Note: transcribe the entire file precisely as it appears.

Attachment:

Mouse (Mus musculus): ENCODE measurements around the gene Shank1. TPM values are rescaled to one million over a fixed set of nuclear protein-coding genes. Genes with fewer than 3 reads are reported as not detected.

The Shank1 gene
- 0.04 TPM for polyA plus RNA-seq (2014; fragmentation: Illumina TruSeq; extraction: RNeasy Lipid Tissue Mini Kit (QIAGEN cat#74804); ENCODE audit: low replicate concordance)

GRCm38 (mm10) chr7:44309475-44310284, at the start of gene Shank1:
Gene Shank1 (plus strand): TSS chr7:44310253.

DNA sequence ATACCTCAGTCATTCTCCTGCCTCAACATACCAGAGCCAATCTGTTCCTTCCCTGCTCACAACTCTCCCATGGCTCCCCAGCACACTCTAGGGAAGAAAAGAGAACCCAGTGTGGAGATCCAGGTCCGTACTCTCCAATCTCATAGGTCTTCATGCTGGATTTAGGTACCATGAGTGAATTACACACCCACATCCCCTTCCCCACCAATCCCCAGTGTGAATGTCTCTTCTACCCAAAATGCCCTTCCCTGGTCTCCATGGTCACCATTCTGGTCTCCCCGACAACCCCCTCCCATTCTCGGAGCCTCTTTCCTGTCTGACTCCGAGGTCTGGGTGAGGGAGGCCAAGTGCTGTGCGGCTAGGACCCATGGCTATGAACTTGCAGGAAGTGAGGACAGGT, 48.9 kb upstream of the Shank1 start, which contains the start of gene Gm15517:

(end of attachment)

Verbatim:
Mouse (Mus musculus): ENCODE measurements around the gene Shank1. TPM values are rescaled to one million over a fixed set of nuclear protein-coding genes. Genes with fewer than 3 reads are reported as not detected.

The Shank1 gene
- 0.04 TPM for polyA plus RNA-seq (2014; fragmentation: Illumina TruSeq; extraction: RNeasy Lipid Tissue Mini Kit (QIAGEN cat#74804); ENCODE audit: low replicate concordance)

GRCm38 (mm10) chr7:44309475-44310284, at the start of gene Shank1:
Gene Shank1 (plus strand): TSS chr7:44310253.

DNA sequence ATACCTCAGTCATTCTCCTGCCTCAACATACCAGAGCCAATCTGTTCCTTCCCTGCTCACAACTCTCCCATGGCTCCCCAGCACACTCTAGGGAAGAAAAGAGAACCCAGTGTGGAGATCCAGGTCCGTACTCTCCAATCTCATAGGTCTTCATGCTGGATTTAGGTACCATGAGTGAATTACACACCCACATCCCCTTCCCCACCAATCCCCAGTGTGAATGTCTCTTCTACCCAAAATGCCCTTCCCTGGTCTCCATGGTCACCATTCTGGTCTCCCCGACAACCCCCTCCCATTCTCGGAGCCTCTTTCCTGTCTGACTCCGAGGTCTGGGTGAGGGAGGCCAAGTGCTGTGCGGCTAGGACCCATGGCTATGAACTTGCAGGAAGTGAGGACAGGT, 48.9 kb upstream of the Shank1 start, which contains the start of gene Gm15517: